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High Level Hints: Staying on Budget in Software Development

Myths and truths about software development

Continuing in my High Level Hints series, the million dollar question from potential clients is often “how much is custom software development going to cost me?” Software is a very typical industry that is also surprisingly easy to misunderstand. They say in the bicycle racing world that while you want to have a strong, light, and cheap bike, you actually can only pick two. The same set of tradeoffs are true when buying engineering time for your product: You want bug-free, quickly delivered, featureful software, but have to make a tradeoff. Here’s some hints to help determine your needs and hopefully make that tradeoff an easier decision for you.

Bug-free vs acceptable bugs

Allowing bugs in your software is often acceptable. Let’s say you want to run a tightly controlled demo for potential investors: You need all of the features you intend to be the core of your product, but you also need it for your meeting next Wednesday. This can be accomplished, though it may only work if you click through it in a certain way. Steve Jobs famously did this with the first iPhone demonstration.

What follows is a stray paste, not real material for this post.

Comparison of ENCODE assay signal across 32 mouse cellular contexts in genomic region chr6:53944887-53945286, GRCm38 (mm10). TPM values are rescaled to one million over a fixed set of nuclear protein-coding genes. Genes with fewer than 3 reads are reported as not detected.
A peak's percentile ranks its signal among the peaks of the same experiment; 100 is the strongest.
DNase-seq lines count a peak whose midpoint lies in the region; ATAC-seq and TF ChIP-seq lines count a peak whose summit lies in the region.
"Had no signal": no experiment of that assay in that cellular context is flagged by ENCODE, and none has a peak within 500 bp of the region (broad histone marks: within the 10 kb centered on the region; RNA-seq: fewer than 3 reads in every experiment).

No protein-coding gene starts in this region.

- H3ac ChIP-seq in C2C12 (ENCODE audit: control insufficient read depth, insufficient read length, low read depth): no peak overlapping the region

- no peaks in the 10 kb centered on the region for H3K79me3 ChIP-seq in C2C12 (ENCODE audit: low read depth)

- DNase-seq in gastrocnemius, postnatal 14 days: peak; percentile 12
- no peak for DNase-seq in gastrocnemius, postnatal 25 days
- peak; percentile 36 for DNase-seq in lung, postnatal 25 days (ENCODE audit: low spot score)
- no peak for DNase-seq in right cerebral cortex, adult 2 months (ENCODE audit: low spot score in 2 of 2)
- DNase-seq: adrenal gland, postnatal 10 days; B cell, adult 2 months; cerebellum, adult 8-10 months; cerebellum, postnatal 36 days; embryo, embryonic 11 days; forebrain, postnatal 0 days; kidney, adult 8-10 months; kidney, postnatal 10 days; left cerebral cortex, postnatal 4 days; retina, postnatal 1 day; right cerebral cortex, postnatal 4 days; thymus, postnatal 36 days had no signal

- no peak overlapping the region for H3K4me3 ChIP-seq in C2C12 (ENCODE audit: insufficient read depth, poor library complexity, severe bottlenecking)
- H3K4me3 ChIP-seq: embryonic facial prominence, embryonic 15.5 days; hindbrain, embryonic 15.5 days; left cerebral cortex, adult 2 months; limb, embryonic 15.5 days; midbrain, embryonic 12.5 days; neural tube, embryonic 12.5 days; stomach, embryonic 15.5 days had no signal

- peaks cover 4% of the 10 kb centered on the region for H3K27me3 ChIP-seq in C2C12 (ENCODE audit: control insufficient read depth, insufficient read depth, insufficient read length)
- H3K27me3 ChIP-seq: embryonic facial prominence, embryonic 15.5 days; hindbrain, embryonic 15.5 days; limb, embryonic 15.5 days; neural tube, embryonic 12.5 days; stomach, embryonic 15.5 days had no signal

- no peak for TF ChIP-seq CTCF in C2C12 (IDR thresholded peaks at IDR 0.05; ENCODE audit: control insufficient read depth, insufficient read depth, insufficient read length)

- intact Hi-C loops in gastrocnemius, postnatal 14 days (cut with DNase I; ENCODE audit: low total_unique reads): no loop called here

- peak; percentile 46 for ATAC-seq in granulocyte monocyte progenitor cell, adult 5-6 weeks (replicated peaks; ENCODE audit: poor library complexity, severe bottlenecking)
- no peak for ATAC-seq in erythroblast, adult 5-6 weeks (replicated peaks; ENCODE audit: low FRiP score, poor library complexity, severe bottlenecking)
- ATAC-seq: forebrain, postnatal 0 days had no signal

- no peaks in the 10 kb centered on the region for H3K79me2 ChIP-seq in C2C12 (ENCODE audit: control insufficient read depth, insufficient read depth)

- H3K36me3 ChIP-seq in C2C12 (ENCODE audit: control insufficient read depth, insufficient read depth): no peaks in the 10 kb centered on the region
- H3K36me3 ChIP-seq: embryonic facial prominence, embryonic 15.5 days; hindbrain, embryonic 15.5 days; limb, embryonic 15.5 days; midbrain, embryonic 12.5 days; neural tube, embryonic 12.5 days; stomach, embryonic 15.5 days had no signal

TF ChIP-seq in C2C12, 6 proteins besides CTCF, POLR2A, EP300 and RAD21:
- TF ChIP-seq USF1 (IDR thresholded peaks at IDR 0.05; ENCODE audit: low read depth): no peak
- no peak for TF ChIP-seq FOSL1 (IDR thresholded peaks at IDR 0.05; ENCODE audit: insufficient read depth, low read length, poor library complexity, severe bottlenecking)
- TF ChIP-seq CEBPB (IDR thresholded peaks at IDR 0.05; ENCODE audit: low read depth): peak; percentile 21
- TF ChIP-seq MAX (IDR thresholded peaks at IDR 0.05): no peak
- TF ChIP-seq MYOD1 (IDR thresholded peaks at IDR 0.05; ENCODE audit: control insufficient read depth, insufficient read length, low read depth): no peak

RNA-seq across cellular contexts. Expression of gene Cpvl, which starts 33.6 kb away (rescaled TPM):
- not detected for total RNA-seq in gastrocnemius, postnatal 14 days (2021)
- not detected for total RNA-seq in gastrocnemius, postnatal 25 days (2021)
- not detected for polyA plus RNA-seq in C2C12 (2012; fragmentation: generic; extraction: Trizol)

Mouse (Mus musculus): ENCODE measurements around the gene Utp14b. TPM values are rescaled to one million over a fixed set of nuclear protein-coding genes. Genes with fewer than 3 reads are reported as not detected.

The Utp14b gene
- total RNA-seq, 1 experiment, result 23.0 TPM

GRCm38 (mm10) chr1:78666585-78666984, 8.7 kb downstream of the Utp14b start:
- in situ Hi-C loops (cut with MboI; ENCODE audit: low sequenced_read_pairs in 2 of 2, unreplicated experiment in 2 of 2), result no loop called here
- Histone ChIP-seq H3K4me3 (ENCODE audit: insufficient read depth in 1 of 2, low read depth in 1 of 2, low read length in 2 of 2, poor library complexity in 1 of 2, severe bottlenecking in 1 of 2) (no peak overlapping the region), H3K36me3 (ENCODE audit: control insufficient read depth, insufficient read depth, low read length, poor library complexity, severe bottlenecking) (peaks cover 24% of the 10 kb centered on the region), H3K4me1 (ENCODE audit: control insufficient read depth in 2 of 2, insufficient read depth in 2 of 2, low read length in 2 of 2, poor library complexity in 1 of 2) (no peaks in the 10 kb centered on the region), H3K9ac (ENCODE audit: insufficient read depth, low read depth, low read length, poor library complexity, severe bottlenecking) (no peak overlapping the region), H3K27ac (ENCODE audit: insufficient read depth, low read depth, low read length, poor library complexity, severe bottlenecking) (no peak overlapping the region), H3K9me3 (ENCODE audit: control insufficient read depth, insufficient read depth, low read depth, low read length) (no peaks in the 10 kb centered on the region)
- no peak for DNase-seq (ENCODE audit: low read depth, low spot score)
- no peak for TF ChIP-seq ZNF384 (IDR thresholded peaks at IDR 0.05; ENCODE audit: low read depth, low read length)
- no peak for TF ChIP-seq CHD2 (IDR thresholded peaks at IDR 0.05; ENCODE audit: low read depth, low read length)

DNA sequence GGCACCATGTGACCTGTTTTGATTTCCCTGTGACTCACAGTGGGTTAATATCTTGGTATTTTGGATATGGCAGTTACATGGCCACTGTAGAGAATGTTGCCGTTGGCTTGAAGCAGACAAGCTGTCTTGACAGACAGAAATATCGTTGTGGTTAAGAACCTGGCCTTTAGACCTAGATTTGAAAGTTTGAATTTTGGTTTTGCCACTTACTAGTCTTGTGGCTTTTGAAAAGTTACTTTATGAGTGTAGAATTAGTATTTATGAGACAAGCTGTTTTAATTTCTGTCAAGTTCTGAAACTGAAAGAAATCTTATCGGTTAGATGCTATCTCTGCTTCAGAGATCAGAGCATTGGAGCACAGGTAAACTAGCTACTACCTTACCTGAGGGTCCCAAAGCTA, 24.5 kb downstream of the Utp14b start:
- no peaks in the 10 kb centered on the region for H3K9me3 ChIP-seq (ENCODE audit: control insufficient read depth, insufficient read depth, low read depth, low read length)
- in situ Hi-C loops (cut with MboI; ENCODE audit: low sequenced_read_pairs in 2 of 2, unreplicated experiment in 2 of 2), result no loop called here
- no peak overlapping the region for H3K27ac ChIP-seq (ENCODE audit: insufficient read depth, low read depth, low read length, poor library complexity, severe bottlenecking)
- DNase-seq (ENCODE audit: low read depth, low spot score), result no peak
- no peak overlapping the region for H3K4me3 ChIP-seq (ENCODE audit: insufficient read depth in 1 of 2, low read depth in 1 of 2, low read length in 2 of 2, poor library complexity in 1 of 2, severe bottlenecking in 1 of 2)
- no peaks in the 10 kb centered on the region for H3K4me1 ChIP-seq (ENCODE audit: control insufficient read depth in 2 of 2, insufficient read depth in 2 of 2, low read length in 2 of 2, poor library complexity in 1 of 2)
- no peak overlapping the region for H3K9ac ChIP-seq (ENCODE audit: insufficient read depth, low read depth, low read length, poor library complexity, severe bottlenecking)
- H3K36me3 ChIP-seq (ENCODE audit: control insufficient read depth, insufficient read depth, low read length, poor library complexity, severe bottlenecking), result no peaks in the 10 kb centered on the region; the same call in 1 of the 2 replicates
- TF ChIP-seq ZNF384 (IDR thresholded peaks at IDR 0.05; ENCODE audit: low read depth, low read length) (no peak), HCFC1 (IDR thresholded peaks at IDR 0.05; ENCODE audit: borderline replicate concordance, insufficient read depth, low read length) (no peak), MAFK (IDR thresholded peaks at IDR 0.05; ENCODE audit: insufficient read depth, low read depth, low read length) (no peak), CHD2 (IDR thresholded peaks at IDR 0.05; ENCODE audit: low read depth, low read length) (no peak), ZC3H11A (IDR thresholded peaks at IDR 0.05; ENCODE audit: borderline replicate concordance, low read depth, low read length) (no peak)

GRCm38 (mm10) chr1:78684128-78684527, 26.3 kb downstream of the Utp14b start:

We need this developed yesterday

If you need properly working software in a short time frame, you may need to consider cutting out some features. This approach is part-and-parcel of the Lean Startup approach of launching an MVP quickly to paying customers, then adding in features later as your customers help guide you. A challenge with this technique can be your willingness to delay or cut certain features in an effort to get to market quickly. Your core idea can often be represented by less software than you think.

Show me the features

The final scenario is if you need customer-ready bug-free code AND all of your features implemented. The impact here is clear: it will take more time (and therefore money) to accomplish. This is a hard approach to justify if your market fit isn’t established and you have no customer base, but works well for adding sub-products to existing software portfolios.

Why software projects go over budget

The most common causes for budget overruns are changing functionality, changing scope, and changing designs. A good consultancy will try to let you know the impact of mid-development changes, but in general doing legwork ahead of time to document your expectations of how some darker corners of your product will work will go a long way towards keeping development on schedule.

Looking for more detailed information about timeline, budget, complexity and more? Read The Mythical Man Month: Essays on Software Engineering. My favorite point highlighted in the book is that 9 women can’t make a baby in 1 month. To this point, many people have that expectation of software. Sometimes you can’t throw more developers at a problem to solve it due to communication overhead.